Don’t Let Procrastination Win: The Clear to Neutral Method


Although I need to be on my way to sleep because I’ve turned my life around and abandoned my night owlish ways (ha!), I had to briefly share an article that I need to revisit and a productivity hack that I need to reintegrate into my life: The Clear to Neutral Method.

Let me start by saying I don’t know where I would be without! I love love love their website and I can always find something good and useful over there. Like this.

Thanh Pham, the author of this article, asserts that there’s one thing that makes us procrastinate: Friction. Friction in this sense can be anything that must be done before you can do what you actually need to do. So on top of tackling whatever the task is that is already daunting, you automatically have to add another task to the to-do list before you can even start. 

I think I’m the queen of friction – or at least a duchess or something. I will tell myself that I need to complete several tasks before I can get down to the one that I need to actually do. For example: I need to wake up early in the morning and go to the gym. But first,

  • I need to make breakfast.
  • Before I can do that I need to clean the dishes in the sink
  • Before I can clean the dishes in the sink I need to make sure that all of the dishes from other areas are picked up and in the sink
  • But I can’t pick up those dishes without cleaning up the other food-related trash that may have been left out with the dishes
  • And I need to wipe down whatever tables the dishes had been left on
  • Those tables probably have other stuff on them too that prevent me from fully cleaning the table so I need to return them all back to where they belong or at least move them out of the way
  • Finally I can clean the dishes, make breakfast, and hit the door.

Had I utilized the Clear to Neutral method, I would have already cleaned up all of my food and trash, wiped the table down as well as done the dishes the night before so that when I woke up in the morning I could immediately make breakfast and head to the gym. Actually if following the CTN method, I would’ve done all of these things immediately after eating. The key to the Clear to Neutral method is eliminating any friction related to a task immediately after you have completed it so that the next time you need to do the task, you won’t have anything in your way, thus eliminating any excuses to procrastinate.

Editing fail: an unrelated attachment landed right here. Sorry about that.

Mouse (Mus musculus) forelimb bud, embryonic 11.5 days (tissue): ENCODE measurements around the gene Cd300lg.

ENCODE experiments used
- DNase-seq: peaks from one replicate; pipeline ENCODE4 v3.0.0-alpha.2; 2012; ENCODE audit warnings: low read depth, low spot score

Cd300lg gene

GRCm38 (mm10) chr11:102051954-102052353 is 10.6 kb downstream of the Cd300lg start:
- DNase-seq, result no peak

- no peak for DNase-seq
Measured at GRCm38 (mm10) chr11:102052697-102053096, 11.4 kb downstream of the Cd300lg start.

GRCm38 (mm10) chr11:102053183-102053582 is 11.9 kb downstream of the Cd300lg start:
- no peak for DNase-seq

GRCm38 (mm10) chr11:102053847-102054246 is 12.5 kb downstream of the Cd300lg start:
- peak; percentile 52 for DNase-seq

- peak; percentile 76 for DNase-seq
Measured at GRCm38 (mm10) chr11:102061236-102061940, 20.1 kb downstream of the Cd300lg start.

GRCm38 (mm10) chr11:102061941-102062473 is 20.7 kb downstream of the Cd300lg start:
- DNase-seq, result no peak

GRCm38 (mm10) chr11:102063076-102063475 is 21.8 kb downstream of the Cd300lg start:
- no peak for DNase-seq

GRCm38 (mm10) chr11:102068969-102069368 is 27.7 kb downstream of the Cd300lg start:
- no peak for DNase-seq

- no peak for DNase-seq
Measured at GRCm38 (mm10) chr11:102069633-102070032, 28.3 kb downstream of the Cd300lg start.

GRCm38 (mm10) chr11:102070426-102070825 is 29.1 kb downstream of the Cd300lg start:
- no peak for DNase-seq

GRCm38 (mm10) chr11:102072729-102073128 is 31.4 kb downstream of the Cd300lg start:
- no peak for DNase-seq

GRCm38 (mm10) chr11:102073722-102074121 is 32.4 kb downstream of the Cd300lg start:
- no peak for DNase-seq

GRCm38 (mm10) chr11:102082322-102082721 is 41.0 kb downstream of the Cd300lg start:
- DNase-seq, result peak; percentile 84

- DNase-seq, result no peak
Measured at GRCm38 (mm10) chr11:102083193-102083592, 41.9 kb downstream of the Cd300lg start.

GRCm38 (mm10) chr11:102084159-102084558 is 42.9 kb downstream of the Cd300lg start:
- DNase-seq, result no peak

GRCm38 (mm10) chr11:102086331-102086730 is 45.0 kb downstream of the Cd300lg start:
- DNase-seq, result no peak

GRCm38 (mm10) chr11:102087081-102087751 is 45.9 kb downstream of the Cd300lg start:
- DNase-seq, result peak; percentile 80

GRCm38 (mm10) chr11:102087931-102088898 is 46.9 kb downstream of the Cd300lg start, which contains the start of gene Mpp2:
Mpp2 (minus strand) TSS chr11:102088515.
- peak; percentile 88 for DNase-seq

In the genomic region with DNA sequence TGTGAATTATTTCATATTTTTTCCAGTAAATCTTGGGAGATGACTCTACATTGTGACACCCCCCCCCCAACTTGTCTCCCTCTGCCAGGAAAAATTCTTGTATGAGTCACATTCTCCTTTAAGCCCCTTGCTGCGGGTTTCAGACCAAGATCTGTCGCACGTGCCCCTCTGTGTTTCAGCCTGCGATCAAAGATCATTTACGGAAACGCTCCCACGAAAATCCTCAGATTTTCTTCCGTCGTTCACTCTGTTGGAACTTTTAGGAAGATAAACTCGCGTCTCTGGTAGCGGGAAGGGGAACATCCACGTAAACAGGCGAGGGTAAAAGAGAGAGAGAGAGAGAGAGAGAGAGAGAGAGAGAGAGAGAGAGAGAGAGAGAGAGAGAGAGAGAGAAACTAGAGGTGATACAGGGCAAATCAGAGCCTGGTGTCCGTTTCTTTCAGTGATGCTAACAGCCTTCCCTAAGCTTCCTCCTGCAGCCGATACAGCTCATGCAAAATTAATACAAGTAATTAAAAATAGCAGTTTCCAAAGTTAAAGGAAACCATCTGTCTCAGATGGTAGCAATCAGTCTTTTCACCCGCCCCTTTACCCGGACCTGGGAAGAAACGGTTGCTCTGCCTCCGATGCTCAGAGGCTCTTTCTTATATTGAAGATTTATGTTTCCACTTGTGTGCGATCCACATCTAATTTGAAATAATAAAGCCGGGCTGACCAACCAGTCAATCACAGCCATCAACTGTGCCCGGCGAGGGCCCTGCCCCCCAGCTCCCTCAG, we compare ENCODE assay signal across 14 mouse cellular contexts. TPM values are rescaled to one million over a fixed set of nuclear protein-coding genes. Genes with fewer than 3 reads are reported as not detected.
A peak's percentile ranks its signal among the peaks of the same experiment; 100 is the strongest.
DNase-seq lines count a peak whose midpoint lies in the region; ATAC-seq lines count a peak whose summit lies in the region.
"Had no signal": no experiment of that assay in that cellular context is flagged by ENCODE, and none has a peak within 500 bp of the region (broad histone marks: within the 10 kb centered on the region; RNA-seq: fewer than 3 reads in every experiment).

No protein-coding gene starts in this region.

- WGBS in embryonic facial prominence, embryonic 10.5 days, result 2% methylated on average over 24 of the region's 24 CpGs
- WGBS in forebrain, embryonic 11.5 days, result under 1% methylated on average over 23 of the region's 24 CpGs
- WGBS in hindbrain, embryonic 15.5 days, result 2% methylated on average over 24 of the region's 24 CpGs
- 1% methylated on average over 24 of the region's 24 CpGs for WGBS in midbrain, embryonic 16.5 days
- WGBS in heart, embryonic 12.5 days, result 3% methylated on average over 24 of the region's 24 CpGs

Pham gives some other ways in which this method can be applied to life:

  • Getting enough sleep – energize yourself so you set yourself up for the next day.
  • Close relationship loops – do you have unresolved issues with people, especially people you see on a regular basis? Close them so there is absolutely no friction when you two need to work together.
  • Clean your desk – whenever you finish a task or you call it a day, clean your desk.
  • Wash your dishes as soon you finish eating – don’t let dishes linger around for too long. The longer it is in the sink, the dirtier it will get.
  • Close all programs – as you as you finish your work on your computer, close all windows so you only see your desktop.
  • Post-morning ritual – whenever you finish your morning ritual, set everything up for the next morning.
  • Note – this applies on a larger scale too, like in clearing the small tasks on your to-do list. Sometimes the simple presence of these 2-5 minute tasks is enough to make you procrastinate on doing bigger and more important things.

I said all this to say I’m packing up my laptop and bookbag tonight because I have an early day tomorrow and I don’t need any excuses not to hit the ground running in the morning…My dishes will have to wait though (I loathe washing dishes). But I will be reimplementing this method into my life because I need to make everyday tasks more efficient and less of an obstacle that prevent me from doing what I really need to be doing.


Note: I left in the original links from the article so check those out too!

2 thoughts on “Don’t Let Procrastination Win: The Clear to Neutral Method

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